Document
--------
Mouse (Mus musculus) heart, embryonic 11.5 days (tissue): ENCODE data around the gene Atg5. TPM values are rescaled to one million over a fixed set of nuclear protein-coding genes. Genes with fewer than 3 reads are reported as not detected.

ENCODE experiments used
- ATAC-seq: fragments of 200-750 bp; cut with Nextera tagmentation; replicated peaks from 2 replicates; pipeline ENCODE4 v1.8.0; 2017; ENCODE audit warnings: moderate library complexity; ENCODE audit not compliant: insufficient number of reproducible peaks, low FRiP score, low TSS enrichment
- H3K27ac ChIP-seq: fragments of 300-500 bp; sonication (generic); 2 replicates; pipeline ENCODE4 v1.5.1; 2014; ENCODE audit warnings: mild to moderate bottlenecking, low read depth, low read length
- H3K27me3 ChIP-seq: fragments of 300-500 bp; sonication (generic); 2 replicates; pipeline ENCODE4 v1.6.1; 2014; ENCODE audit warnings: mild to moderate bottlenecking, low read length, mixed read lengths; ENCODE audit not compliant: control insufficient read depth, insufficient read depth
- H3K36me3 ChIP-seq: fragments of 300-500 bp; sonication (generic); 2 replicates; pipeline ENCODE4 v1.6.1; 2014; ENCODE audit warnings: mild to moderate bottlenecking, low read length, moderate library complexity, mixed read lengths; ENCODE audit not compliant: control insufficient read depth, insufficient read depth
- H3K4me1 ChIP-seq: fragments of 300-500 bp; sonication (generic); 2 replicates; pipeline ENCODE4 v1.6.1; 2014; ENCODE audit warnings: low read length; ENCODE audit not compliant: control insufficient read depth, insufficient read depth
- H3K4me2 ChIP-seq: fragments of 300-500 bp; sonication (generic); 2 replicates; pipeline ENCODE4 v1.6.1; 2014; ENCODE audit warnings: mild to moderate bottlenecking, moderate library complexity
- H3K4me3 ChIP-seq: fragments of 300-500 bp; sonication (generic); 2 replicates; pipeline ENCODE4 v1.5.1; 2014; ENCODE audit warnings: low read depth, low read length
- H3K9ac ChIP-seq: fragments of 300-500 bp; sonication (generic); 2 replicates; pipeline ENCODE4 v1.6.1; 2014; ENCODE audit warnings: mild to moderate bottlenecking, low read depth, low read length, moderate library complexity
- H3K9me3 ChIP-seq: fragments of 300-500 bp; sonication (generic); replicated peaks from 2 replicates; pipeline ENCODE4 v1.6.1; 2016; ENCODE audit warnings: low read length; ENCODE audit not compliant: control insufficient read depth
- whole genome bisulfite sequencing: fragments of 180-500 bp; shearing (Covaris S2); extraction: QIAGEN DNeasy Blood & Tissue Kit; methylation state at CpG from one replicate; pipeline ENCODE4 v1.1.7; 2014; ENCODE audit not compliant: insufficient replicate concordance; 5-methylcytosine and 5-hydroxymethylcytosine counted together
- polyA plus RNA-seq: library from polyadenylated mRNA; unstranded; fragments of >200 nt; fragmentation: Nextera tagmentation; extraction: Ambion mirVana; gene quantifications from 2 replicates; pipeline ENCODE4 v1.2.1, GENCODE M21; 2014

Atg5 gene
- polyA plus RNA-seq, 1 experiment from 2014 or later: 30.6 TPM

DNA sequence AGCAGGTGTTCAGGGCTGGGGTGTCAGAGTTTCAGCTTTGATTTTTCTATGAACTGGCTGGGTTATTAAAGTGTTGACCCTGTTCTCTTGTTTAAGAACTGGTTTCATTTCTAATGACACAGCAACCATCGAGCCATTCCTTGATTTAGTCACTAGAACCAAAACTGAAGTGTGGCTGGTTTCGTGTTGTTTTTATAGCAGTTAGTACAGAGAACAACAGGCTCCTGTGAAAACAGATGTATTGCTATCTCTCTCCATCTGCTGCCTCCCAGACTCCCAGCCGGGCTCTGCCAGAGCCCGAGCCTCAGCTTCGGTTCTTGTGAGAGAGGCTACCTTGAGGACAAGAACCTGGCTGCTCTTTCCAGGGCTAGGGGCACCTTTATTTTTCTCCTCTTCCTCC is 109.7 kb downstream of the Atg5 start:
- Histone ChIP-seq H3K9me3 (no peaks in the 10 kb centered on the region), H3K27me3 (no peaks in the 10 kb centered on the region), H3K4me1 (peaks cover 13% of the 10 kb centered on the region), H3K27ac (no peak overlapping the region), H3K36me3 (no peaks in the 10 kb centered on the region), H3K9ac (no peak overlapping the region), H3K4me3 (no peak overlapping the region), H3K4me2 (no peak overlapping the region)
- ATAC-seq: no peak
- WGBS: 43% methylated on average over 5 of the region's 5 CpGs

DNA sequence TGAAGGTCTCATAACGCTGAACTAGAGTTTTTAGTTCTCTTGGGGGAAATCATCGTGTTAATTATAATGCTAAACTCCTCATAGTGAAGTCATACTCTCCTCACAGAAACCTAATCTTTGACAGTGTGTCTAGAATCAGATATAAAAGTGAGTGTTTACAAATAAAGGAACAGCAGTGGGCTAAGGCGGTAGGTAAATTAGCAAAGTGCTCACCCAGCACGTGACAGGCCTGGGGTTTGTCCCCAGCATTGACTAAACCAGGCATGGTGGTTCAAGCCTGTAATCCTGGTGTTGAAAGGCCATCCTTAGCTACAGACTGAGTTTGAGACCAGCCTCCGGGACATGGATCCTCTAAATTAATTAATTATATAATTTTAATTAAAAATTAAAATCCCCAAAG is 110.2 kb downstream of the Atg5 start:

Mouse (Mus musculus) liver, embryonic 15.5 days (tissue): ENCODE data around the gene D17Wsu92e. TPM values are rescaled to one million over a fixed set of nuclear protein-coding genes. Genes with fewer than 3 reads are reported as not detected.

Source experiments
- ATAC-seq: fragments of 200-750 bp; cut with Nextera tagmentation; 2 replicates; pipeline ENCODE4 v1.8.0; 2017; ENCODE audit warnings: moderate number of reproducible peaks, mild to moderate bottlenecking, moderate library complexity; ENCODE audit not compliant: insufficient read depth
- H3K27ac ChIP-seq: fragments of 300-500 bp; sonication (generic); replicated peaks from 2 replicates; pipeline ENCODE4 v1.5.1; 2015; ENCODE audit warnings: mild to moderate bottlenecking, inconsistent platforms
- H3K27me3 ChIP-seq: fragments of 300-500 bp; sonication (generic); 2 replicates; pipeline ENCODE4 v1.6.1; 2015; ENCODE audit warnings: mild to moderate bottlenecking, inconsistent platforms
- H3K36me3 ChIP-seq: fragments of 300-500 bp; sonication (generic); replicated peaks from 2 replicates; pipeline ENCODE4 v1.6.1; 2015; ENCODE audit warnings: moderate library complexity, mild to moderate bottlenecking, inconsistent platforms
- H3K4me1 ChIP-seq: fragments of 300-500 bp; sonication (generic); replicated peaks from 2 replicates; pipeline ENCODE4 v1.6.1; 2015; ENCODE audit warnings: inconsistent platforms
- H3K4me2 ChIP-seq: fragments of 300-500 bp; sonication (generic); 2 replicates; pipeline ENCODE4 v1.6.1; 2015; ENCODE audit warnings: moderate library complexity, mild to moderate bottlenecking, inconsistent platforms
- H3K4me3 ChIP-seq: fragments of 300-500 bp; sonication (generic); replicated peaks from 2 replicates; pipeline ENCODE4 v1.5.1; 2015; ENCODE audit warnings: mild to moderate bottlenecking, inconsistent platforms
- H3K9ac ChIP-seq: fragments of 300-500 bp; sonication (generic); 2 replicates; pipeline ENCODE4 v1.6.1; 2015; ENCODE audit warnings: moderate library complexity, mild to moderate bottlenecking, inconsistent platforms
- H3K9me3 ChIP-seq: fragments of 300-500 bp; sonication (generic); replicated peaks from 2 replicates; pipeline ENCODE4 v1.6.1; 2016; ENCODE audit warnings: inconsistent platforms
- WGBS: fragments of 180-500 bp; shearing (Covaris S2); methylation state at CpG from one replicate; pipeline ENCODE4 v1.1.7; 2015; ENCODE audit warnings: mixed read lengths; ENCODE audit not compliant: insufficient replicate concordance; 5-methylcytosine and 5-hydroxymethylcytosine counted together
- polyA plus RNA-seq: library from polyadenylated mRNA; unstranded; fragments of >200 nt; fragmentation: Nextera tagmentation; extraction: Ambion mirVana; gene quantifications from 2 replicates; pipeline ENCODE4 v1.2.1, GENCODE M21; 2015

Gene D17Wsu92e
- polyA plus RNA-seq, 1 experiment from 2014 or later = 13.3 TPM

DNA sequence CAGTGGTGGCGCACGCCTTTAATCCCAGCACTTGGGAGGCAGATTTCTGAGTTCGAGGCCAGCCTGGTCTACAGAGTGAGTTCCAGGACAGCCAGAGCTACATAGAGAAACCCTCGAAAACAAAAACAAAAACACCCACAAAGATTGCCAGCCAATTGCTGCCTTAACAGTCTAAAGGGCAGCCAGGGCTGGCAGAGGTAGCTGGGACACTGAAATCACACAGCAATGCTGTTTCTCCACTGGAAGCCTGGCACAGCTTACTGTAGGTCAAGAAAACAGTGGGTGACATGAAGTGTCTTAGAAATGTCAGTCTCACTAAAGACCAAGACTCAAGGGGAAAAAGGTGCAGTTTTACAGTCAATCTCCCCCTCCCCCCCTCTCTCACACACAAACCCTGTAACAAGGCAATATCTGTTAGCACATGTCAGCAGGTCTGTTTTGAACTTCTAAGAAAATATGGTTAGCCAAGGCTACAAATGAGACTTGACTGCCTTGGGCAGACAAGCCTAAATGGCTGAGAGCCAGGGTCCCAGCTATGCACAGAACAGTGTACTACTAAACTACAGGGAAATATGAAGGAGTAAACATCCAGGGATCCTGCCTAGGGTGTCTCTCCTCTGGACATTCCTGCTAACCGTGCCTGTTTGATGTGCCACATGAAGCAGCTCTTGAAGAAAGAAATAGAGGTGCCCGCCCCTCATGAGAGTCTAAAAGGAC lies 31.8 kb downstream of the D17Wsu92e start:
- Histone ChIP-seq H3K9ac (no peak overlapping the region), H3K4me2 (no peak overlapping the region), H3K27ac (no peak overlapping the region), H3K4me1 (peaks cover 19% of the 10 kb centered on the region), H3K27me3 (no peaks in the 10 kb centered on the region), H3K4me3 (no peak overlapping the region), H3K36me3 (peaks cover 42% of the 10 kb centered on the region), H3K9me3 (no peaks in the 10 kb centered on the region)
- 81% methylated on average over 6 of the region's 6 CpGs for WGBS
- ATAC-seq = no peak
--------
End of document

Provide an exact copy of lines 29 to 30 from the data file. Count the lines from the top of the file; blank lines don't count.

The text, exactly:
- H3K4me3 ChIP-seq: fragments of 300-500 bp; sonication (generic); replicated peaks from 2 replicates; pipeline ENCODE4 v1.5.1; 2015; ENCODE audit warnings: mild to moderate bottlenecking, inconsistent platforms
- H3K9ac ChIP-seq: fragments of 300-500 bp; sonication (generic); 2 replicates; pipeline ENCODE4 v1.6.1; 2015; ENCODE audit warnings: moderate library complexity, mild to moderate bottlenecking, inconsistent platforms